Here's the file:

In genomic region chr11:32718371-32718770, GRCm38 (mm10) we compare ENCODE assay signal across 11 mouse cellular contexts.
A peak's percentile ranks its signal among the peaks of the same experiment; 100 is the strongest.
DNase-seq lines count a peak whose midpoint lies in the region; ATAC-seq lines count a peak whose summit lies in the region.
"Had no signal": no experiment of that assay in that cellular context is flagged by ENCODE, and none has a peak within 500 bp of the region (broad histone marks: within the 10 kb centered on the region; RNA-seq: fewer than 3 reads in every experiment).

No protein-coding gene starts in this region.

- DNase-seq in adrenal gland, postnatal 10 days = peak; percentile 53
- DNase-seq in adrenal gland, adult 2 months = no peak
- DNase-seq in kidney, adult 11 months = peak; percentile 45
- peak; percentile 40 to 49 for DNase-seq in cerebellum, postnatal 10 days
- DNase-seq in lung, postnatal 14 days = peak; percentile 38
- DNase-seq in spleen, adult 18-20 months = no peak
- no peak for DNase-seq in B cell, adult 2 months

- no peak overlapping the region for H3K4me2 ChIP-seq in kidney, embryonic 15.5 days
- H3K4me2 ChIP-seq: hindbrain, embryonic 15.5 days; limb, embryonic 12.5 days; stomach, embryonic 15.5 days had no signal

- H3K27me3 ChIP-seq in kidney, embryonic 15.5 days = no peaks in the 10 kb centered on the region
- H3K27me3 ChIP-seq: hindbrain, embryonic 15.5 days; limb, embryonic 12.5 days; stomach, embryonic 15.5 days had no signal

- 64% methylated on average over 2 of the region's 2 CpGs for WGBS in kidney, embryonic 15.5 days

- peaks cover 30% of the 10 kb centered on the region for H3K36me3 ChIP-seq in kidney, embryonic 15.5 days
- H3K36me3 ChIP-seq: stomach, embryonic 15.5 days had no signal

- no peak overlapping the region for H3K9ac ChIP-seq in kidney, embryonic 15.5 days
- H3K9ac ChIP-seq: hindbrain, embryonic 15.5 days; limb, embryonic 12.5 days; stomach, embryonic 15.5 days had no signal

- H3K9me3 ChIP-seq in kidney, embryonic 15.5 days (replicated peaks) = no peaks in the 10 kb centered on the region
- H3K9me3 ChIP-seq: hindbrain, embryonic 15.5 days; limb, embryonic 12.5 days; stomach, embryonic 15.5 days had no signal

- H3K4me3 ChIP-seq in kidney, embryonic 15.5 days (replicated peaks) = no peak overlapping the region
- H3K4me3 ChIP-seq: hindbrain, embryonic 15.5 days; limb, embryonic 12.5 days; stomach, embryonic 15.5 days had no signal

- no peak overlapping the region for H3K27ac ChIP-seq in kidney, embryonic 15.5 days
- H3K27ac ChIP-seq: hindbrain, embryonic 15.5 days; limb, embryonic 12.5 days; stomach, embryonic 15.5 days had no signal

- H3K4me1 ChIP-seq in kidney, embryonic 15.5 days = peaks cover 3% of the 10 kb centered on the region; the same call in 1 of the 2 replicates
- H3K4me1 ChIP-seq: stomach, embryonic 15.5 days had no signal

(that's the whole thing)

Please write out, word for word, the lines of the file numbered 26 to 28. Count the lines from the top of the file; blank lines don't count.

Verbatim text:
- no peak overlapping the region for H3K27ac ChIP-seq in kidney, embryonic 15.5 days
- H3K27ac ChIP-seq: hindbrain, embryonic 15.5 days; limb, embryonic 12.5 days; stomach, embryonic 15.5 days had no signal

- H3K4me1 ChIP-seq in kidney, embryonic 15.5 days = peaks cover 3% of the 10 kb centered on the region; the same call in 1 of the 2 replicates